Naseeruddin Shah's well-dresssed, well-bearded upper body covered half the giant screen in the auditorium. In those early days, the regulations were lax enough to allow me to sit in the auditorium all by myself on a Saturday playing an entertainment CD - Gulzar's Mirza Ghailb TV serial. The gentle wind blowing on Naseeruddin Shah's face on screen had a minor equivalent for me from the AC vent.
Naseeruddin Shah's chest swelled, his face filled with a wistful glow. He sang full-lunged in Jagjit Singh's voice:
"Qaasid ke aate aate khat ek aur likh rakhoon,
Main Jaanata hoon woh joh likhenge jawaab mein"
This is the most winning sher in the ghazal, in my opinion. What is it about a good sher that so stirs the reader? Is it the beauty of construction, a feeling of serendipity, or some sudden joyous revelation that "saying it so" was also possible. How much more so it must have been for the poet! For a true reader or listener, encountering a good sher is perhaps the moment when you give a hi-fi or a strong shake, or an aadaab to the poet himself across space-time? A sharing, in small measure of course, of the poet's original epiphany?
I have said before that a good sher can hold together an entire Ghazal - you'd want to sing or listen to the whole ghazal just for that one good sher. In this ghazal though, it is difficult to find an ordinary sher. The maqta (the last sher of the Ghazal with the poet's name in it) and "mujh tak...." are priceless.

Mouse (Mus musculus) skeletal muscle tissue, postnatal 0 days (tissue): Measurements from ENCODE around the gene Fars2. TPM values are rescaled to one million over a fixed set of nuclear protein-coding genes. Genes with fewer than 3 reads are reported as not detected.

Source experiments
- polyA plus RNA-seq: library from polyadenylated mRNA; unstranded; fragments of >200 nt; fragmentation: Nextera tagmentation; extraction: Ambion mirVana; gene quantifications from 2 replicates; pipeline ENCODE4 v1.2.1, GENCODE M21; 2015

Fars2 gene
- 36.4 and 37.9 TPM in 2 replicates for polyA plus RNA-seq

"Kab Se hain kya bataoon, jahaan e kharaab mein,
Shab haye hijr ko bhi rakhoon gar hisaab mein
Mujh tak kab unki bazm mein aata tha daur e jaam,
Saaki ne kuch mila na diya ho sharaab mein
Taa phir na intezaar mein, neend aaye umr bhar
Aane ka ahd kar gaye, aaye jo khwaab mein
"Ghalib chuti sharaab par abhi kabhi kabhi
Peeta hoon roz-e-abr-o-shab-e-mahataab mein"
Was Mirza Ghalib good looking? Most images I have seen show an ordinary, even grouchy old man - a face undeserving of the intellect, quite unmatchable to the wit in his poetry. Maybe he had a good set of teeth, a pleasant smile, and a warm charm that the artist (who made his portrait) could not translate to paper.
(To be continued ...)